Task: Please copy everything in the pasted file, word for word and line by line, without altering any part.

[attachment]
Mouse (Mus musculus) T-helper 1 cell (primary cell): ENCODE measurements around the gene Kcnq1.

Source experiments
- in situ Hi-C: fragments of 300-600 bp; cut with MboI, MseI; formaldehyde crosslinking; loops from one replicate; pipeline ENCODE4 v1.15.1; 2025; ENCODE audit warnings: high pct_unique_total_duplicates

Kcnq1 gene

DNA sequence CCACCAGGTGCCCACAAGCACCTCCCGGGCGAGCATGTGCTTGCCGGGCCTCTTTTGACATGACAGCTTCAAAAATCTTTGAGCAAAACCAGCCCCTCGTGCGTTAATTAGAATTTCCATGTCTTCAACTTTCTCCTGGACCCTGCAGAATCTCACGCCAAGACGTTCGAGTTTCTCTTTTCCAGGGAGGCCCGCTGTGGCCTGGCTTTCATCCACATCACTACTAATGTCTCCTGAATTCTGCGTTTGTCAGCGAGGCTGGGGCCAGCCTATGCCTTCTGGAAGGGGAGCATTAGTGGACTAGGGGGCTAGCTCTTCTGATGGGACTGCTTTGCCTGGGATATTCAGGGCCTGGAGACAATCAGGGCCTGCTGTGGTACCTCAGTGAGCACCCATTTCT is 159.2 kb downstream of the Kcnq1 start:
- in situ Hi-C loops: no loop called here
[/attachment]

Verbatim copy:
Mouse (Mus musculus) T-helper 1 cell (primary cell): ENCODE measurements around the gene Kcnq1.

Source experiments
- in situ Hi-C: fragments of 300-600 bp; cut with MboI, MseI; formaldehyde crosslinking; loops from one replicate; pipeline ENCODE4 v1.15.1; 2025; ENCODE audit warnings: high pct_unique_total_duplicates

Kcnq1 gene

DNA sequence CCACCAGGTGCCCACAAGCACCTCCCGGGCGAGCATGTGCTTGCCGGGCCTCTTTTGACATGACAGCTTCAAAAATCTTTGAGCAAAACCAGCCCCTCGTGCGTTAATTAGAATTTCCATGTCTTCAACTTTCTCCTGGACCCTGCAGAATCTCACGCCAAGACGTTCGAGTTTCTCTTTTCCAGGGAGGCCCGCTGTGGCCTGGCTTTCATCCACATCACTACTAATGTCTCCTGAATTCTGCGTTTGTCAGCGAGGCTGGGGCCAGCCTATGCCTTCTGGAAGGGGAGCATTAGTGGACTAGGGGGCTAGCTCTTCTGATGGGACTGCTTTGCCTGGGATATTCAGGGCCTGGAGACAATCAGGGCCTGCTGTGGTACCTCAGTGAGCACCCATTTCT is 159.2 kb downstream of the Kcnq1 start:
- in situ Hi-C loops: no loop called here